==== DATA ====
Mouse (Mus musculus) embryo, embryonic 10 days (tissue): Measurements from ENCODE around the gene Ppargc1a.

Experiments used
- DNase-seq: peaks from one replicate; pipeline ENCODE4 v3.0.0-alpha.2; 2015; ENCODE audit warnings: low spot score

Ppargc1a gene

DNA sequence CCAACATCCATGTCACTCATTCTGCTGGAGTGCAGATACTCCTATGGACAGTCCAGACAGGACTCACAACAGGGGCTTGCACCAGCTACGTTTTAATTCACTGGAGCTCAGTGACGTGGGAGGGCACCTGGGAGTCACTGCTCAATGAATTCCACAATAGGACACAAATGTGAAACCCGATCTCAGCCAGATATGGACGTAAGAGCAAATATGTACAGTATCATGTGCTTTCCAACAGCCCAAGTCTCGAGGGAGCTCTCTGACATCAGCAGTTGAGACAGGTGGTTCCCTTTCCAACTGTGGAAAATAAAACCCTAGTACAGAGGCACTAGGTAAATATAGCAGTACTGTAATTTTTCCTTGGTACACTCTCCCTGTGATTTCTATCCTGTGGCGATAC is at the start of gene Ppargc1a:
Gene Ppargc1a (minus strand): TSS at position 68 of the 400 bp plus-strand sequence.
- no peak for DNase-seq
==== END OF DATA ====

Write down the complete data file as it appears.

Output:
Mouse (Mus musculus) embryo, embryonic 10 days (tissue): Measurements from ENCODE around the gene Ppargc1a.

Experiments used
- DNase-seq: peaks from one replicate; pipeline ENCODE4 v3.0.0-alpha.2; 2015; ENCODE audit warnings: low spot score

Ppargc1a gene

DNA sequence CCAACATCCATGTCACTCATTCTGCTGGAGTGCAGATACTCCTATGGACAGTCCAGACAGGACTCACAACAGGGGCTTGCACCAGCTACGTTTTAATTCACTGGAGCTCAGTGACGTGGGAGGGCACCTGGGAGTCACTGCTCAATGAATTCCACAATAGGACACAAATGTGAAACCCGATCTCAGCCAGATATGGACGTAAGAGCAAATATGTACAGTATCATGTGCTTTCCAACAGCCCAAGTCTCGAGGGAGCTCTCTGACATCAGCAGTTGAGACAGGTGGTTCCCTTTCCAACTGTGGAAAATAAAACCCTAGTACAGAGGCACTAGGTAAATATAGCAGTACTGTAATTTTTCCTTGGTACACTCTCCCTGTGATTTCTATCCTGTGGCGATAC is at the start of gene Ppargc1a:
Gene Ppargc1a (minus strand): TSS at position 68 of the 400 bp plus-strand sequence.
- no peak for DNase-seq